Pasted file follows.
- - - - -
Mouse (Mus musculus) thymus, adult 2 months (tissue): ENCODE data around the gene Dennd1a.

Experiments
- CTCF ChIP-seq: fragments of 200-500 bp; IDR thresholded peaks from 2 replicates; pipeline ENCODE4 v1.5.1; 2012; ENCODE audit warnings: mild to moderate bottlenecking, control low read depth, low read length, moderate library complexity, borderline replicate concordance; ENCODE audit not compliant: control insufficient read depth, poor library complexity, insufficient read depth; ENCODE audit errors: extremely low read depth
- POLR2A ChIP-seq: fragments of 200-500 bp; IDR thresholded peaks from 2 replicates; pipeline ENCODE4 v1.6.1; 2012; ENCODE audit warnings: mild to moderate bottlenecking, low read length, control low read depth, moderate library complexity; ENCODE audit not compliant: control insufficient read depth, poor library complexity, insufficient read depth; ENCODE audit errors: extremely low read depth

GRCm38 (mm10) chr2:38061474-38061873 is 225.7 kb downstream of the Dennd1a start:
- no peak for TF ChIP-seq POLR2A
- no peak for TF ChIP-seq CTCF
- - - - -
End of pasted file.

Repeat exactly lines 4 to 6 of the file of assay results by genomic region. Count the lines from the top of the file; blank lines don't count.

- POLR2A ChIP-seq: fragments of 200-500 bp; IDR thresholded peaks from 2 replicates; pipeline ENCODE4 v1.6.1; 2012; ENCODE audit warnings: mild to moderate bottlenecking, low read length, control low read depth, moderate library complexity; ENCODE audit not compliant: control insufficient read depth, poor library complexity, insufficient read depth; ENCODE audit errors: extremely low read depth

GRCm38 (mm10) chr2:38061474-38061873 is 225.7 kb downstream of the Dennd1a start:
- no peak for TF ChIP-seq POLR2A